CLINTON: And I was still living in Hope, Arkansas, when it came out. I was 6 years old. You could go to the movies for a dime. And I'd get 20 cents so I could buy -- I think you could get a Coke and a candy bar or something for a nickel each. And I bet I've seen it 25 or 30 times. The only other movie like that in my life that I'd just see over and over and over again and never get tired of is "Casablanca."

WEINSTEIN: Well, you know, "High Noon" was a movie directed by Fred Zinnemann and produced by a very political producer, an activist named Stanley Kramer.

CLINTON: Yes.

WEINSTEIN: I think they have an award -- the Stanley Kramer Award -- even today because of movies like "Judgment at Nuremberg" and movies that he made of that nature.

CLINTON: Right. I've seen it.

WEINSTEIN: Did you know -- I mean, at the time, I mean, I guess not as a kid.

CLINTON: No clue.

WEINSTEIN: Later on, did you realize that that was an anti- McCarthy movie?

CLINTON: Yes. I did later on. When I'd read some books about the movie and, you know, I figured if I was going to see something 20 or 25 times I ought to know more about it. But I liked it because it wasn't your standard motto Western. Gary Cooper was scared to death, all alone. He did the right thing anyway. So --

WEINSTEIN: Did you ever feel it? You know, when you were the president, that you also were the sheriff, abandoned, doing as Gary Cooper is --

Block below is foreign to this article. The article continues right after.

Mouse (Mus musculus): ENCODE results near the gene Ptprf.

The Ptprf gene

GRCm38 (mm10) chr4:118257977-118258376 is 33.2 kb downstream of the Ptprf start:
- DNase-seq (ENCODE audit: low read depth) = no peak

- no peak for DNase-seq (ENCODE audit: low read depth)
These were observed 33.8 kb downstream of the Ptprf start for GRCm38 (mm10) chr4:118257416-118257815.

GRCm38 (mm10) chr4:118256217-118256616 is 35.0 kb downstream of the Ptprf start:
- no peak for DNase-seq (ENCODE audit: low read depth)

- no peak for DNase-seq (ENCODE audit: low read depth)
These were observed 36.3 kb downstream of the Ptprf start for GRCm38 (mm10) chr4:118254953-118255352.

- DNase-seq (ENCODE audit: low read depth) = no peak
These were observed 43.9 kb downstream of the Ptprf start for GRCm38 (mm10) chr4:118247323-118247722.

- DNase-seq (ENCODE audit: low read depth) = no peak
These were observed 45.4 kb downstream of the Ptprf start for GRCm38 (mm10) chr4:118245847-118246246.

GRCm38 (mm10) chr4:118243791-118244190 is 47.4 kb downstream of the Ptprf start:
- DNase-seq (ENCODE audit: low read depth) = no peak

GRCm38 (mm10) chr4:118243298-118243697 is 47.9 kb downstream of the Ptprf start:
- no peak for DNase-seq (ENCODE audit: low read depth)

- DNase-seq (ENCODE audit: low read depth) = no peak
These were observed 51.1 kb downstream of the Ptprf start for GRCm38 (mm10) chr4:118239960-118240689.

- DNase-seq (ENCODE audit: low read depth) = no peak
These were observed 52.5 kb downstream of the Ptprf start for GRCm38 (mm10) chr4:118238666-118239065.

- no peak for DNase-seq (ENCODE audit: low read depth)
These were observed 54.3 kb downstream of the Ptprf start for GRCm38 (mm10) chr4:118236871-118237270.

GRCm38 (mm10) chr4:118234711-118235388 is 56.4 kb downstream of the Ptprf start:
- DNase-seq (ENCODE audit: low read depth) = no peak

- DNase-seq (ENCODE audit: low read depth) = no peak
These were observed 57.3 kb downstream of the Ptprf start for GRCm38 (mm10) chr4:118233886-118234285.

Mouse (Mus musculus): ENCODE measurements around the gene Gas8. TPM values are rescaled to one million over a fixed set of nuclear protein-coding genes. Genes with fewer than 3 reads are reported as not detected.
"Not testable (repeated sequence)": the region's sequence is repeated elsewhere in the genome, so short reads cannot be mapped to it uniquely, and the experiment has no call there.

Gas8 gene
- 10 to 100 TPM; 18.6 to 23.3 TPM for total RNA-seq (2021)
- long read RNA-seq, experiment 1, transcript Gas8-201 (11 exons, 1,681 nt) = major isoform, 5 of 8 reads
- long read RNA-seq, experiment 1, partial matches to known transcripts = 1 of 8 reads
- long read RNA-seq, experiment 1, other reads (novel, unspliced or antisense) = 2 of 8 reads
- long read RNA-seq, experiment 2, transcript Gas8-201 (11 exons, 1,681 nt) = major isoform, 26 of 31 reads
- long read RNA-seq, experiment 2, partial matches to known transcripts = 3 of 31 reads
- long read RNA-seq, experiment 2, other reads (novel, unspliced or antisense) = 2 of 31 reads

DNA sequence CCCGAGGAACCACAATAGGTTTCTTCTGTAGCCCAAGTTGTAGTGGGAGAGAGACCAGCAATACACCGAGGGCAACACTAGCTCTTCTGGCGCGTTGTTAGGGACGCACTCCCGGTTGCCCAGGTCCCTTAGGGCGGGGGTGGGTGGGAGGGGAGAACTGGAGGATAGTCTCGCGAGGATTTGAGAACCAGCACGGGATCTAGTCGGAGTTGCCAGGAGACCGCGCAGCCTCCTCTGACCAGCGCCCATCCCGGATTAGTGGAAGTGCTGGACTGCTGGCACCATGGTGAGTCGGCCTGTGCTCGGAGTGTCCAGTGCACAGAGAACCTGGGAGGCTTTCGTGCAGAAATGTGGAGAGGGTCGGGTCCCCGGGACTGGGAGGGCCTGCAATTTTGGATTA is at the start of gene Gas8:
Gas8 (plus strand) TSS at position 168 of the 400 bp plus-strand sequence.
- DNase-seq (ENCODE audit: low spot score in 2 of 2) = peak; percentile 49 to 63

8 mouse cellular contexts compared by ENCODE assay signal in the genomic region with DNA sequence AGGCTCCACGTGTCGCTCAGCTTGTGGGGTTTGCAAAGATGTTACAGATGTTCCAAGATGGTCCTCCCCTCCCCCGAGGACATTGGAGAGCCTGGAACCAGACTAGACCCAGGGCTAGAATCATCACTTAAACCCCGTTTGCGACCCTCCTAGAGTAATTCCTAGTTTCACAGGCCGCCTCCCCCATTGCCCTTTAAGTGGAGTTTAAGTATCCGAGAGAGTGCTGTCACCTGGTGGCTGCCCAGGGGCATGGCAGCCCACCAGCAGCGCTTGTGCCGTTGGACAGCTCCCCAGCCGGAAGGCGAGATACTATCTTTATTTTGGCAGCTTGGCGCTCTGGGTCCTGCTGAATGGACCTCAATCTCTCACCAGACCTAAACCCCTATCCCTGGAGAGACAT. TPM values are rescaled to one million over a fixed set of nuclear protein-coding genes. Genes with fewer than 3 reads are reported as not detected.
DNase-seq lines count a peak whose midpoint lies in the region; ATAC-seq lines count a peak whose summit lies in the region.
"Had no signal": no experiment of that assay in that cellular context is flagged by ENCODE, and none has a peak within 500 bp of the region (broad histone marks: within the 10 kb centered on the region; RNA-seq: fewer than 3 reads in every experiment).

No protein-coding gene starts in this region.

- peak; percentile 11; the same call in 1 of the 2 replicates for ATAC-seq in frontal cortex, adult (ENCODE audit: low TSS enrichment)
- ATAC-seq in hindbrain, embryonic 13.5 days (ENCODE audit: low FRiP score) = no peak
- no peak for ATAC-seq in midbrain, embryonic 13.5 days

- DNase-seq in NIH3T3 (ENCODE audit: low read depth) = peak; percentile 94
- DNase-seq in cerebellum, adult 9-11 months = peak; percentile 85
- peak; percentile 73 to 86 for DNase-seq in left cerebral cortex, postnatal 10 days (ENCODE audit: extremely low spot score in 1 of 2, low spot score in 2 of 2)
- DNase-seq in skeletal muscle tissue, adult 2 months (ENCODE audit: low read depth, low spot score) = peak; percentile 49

CLINTON: Sometimes.

WEINSTEIN: And that all the townspeople run and hide, and there you are to face the enemy all by your lonesome?

CLINTON: Sometimes. But you know, it's really important when you're president, the equivalent of that is that -- it's an opinion part. Today I have Mexico, 81 percent of the people are against us and the majority of the people are against Bosnia or Kosovo or lots of other things I did.

You have to ask yourself where is it going to come out at the end? When Gary Cooper rode out of town at the end, they were happy. They were glad to be rid of Frank Miller and his gang. It's the same thing.

WEINSTEIN: Exactly. Now if I were to make a movie about your life, who would you want, and don't worry you can name any actor. I -- we won't tell anybody. Who would you want to play you, Mr. President?

CLINTON: Gosh, I don't know. I don't know. I would trust your judgment more than mine on that.

WEINSTEIN: Brad Pitt? George Clooney?

CLINTON: Too good looking. George Clooney is at least more my size.

WEINSTEIN: Right, and not that good looking, I'm sure.

CLINTON: And then -- no.

(LAUGHTER)

CLINTON: He's good-looking, but, you know, you could put bulbous things on his nose and you could do makeup with him. He was great and his movie last year was great. He -- you know, his Hawaii movie. What was the name of the movie?

WEINSTEIN: "Descendants."

CLINTON: It's fabulous.

WEINSTEIN: Right. CLINTON: He did -- he was so good in it, so real.